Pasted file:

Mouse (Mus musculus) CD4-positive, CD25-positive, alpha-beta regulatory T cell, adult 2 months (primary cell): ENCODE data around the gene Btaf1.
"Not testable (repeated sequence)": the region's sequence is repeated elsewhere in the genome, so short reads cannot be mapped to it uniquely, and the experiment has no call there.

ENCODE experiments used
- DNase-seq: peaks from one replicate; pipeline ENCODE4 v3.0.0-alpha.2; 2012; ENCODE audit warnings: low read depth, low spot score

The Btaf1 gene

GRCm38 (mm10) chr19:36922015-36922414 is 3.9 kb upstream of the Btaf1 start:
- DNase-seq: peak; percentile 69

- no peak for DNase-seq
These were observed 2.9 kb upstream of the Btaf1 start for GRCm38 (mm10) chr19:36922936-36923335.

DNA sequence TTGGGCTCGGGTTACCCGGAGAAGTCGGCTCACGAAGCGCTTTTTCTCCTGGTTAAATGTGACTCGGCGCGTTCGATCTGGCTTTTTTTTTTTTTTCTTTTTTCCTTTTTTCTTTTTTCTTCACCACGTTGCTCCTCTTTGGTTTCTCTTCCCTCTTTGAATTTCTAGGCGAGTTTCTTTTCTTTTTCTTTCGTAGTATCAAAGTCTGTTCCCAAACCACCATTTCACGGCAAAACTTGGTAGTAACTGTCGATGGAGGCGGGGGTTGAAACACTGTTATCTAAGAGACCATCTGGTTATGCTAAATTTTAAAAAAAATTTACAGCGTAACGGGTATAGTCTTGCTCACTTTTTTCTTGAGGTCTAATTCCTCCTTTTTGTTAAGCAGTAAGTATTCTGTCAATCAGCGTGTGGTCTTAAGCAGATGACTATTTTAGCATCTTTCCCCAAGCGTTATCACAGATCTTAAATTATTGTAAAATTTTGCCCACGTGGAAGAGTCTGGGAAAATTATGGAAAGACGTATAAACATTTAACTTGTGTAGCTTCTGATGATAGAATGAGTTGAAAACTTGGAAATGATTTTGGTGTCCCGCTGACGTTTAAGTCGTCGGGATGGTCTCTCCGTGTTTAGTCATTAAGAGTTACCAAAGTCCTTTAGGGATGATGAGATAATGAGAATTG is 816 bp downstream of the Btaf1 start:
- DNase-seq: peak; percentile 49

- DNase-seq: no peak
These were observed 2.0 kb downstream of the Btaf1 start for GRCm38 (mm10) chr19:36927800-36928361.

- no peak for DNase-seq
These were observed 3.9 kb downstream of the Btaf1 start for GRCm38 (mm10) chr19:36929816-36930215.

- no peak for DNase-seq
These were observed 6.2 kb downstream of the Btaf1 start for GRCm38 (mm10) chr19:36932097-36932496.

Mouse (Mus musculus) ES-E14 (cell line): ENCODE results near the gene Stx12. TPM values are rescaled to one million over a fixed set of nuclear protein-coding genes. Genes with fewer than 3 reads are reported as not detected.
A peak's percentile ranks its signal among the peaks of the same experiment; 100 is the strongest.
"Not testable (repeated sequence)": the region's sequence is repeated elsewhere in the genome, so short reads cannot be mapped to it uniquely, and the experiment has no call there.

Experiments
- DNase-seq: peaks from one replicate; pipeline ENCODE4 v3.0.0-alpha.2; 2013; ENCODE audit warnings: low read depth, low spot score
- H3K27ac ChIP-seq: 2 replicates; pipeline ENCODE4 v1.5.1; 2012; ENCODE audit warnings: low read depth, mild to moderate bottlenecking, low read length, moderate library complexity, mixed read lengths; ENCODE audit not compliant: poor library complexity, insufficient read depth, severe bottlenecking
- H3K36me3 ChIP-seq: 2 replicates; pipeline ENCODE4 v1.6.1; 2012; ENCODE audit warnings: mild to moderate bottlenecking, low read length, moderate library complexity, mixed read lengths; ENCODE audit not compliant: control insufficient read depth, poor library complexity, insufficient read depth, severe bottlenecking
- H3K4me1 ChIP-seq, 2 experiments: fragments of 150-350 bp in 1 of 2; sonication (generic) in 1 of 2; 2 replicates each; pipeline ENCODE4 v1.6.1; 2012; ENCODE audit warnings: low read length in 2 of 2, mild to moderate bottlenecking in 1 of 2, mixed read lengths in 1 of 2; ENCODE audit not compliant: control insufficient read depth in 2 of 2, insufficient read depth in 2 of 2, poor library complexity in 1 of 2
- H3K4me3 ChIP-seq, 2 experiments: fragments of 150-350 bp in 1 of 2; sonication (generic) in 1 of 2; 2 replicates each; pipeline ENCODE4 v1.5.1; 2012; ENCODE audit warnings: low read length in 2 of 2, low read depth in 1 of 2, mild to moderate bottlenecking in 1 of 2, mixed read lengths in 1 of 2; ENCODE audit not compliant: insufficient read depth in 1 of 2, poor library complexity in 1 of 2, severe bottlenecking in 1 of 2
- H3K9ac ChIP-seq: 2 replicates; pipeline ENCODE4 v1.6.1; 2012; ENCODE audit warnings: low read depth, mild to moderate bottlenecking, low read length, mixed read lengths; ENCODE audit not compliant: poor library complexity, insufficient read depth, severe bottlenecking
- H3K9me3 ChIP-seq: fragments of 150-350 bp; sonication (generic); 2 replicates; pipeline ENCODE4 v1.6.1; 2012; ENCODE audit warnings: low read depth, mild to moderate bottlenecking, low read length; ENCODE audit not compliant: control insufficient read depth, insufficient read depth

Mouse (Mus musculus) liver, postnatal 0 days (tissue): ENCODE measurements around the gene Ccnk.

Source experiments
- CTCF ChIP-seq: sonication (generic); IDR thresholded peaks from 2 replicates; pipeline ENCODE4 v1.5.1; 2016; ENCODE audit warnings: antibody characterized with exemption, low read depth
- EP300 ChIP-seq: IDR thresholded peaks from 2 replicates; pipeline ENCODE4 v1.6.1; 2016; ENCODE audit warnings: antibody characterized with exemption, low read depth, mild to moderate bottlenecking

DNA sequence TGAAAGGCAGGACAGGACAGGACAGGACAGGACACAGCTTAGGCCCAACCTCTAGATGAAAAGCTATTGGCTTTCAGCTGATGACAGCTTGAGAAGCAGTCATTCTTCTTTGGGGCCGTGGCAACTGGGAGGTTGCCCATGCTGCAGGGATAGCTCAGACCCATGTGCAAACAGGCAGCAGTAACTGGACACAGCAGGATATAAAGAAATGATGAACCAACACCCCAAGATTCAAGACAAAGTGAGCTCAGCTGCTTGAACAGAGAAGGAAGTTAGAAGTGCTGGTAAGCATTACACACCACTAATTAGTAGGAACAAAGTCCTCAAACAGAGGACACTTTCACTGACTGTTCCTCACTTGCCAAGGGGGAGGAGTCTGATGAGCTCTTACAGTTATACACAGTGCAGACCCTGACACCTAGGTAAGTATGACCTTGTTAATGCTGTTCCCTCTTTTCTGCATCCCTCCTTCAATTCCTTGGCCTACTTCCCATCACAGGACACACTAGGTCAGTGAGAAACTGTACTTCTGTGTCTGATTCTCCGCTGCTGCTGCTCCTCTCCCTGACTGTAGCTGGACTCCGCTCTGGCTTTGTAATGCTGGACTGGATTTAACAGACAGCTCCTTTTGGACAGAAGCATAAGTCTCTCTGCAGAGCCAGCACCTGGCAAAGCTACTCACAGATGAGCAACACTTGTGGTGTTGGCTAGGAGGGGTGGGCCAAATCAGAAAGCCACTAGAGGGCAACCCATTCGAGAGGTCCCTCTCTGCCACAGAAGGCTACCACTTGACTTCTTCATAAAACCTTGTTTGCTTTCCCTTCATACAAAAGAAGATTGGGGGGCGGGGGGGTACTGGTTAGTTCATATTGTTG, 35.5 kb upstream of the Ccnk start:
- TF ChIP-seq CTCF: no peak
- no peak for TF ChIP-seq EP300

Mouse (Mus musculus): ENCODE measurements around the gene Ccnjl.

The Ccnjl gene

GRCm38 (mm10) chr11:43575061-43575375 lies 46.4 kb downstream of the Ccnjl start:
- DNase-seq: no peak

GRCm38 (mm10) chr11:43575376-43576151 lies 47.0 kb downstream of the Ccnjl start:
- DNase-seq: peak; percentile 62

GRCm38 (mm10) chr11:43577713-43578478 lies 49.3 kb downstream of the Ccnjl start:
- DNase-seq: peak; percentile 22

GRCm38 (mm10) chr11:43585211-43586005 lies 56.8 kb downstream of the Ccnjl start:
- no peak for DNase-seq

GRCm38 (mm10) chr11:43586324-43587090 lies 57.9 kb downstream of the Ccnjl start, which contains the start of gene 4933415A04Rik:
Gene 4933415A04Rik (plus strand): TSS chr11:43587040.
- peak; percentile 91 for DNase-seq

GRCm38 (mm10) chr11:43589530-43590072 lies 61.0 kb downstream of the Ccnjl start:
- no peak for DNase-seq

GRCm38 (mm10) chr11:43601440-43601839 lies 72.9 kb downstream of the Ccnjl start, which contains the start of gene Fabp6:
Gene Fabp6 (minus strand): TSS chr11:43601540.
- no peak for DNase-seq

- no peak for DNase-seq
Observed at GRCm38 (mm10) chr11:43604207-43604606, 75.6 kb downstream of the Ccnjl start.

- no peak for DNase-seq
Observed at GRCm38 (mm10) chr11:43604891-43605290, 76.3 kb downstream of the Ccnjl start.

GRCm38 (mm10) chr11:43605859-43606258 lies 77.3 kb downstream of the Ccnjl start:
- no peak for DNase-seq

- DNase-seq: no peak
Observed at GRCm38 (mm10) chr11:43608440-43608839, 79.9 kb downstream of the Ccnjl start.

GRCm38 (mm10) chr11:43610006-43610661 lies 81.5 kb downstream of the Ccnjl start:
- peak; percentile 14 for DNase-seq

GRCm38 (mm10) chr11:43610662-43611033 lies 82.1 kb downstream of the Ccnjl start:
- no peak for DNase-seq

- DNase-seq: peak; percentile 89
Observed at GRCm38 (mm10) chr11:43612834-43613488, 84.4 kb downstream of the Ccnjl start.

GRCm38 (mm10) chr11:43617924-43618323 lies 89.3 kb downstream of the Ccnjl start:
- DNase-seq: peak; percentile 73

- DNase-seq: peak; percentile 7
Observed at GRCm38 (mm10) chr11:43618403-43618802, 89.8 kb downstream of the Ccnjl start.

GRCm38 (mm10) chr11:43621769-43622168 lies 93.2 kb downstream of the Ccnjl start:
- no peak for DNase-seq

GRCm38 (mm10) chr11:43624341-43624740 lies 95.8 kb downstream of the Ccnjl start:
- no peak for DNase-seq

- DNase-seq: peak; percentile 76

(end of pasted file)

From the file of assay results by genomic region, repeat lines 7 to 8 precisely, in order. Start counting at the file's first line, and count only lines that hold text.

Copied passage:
- DNase-seq: peak; percentile 69

- no peak for DNase-seq